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Weight-loss jabs investigated for suicide risk

Europe’s drugs regulator has told BBC News it is conducting a review of some weight-loss jabs after being alerted to a possible link to thoughts of suicide and self-harm among users.

Member state Iceland notified the European Medicines Agency after seeing three cases.

The safety assessment will look at Wegovy, Saxenda and similar drugs, such as Ozempic, that help curb appetite.

Product leaflets already list suicidal thoughts as a possible side effect.

Suicidal behaviour is not currently listed for these prescription drugs.

The EMA’s Pharmacovigilance Risk Assessment Committee (PRAC), which is conducting the review, will consider whether other treatments in same broader category of medicines, glucagon-like peptide-1 (GLP-1) receptor agonists, also need assessing.

But initially, it will assess only the risks of using weight-loss medication that contains either semaglutide or liraglutide.

An EMA official said: “The review is being carried out in the context of a signal procedure raised by the Icelandic Medicines Agency, following three case reports.

“A signal is information on a new or known adverse event that is potentially caused by a medicine and that warrants further investigation.

“The case reports included two cases of suicidal thoughts – one following the use of Saxenda and one after Ozempic.

“One additional case reported thoughts of self-injury with Saxenda.

“The EMA will communicate further when more information becomes available.”

Global shortages

Social media posts about people, often celebrities, shedding large amounts of weight has led to big demand for these types of treatment.

Saxenda and Wegovy are approved and licensed for weight loss. Wegovy is not yet available in the UK – but the prime minister has said GPs in England may soon start offering it to some patients, as well as specialist weight-management clinics.

Ozempic is for people with diabetes to help control blood sugar as well as weight but contains a lower dose of the same medicine, semaglutide, as Wegovy. And with some people without diabetes buying the pre-filled pens to lose weight, there have been continuing global shortages.

All medicines have potential side effects. For weight-loss drugs, which should be used alongside a healthy diet and exercise, more common ones include:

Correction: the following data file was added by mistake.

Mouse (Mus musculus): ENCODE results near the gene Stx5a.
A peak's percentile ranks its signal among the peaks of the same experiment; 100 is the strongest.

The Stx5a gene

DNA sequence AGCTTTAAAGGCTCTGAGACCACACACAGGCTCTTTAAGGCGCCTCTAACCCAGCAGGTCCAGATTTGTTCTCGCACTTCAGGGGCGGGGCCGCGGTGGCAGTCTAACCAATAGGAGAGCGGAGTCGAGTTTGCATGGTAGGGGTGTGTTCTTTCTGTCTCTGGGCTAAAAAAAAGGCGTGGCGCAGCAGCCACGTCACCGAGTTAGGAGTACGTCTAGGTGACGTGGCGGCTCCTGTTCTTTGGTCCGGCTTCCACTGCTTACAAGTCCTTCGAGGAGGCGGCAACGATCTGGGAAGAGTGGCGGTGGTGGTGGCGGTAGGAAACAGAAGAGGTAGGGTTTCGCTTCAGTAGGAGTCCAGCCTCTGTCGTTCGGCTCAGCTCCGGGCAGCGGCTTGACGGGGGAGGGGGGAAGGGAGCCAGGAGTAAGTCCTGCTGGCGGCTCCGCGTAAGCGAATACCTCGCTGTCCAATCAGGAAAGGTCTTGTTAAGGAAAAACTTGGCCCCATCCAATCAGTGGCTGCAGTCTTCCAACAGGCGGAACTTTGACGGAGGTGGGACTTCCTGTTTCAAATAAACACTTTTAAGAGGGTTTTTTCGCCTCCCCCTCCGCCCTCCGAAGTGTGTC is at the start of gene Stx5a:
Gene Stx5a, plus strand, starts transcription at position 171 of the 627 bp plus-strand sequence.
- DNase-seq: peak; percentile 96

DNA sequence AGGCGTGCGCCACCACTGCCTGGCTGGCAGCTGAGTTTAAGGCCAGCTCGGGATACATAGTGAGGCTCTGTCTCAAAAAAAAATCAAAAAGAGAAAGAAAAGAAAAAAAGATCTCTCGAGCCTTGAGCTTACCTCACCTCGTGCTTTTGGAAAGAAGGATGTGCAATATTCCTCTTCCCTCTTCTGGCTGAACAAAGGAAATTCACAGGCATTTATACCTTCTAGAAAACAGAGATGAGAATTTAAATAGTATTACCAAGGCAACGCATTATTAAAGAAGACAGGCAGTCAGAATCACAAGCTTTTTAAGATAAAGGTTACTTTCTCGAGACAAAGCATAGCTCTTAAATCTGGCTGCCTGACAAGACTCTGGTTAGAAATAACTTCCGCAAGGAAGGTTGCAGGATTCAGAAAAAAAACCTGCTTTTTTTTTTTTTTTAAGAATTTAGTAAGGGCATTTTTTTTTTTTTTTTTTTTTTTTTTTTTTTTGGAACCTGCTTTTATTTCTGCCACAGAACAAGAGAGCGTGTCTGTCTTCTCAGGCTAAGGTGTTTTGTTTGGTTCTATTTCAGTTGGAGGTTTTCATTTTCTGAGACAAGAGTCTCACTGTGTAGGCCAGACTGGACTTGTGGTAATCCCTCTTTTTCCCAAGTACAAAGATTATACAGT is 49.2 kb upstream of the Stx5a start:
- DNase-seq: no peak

• nausea
  • vomiting
  • headaches
  • diarrhoea
  • constipation
  • stomach ache
  • tiredness

Depression or thoughts of suicide is listed in the product-information leaflet, which advises users: “You should pay attention to any mental changes, especially sudden changes in your mood, behaviours, thoughts, or feelings. Call your healthcare provider right away if you have any mental changes that are new, worse, or worry you.”

Prescribers are also advised to monitor for this.

Manufacturer Novo Nordisk is working with the EMA and says patient safety is a top priority. A representative said: “GLP-1 receptor agonists have been used to treat type-2 diabetes for more than 15 years and for treatment of obesity for eight years, including Novo Nordisk products such as semaglutide and liraglutide that have been in the UK market since 2018 and 2009 respectively.

“The safety data collected from large clinical-trial programmes and post-marketing surveillance have not demonstrated a causal association between semaglutide or liraglutide and suicidal and self-harming thoughts.

“Novo Nordisk is continuously performing surveillance of the data from ongoing clinical trials and real-world use of its products and collaborates closely with the authorities to ensure patient safety and adequate information to healthcare professionals.

“EMA continuously monitors for safety signals and so does Novo Nordisk.

“Novo Nordisk remains committed to ensuring patient safety.”

The UK’s drug regulator, the Medicines and Healthcare products Regulatory Agency (MHRA), said it was monitoring the situation.

Dr Alison Cave, MHRA Chief Safety Officer, said: “As part of our close monitoring, any emerging evidence is routinely considered alongside other sources of information, including suspected adverse drug reactions. We will communicate any new advice to healthcare professionals and patients if appropriate.

“If you are experiencing suicidal thoughts or thoughts of self-harm, please seek immediate medical assistance.

“We ask everyone to report any suspected side effects using our Yellow Card scheme website.” ––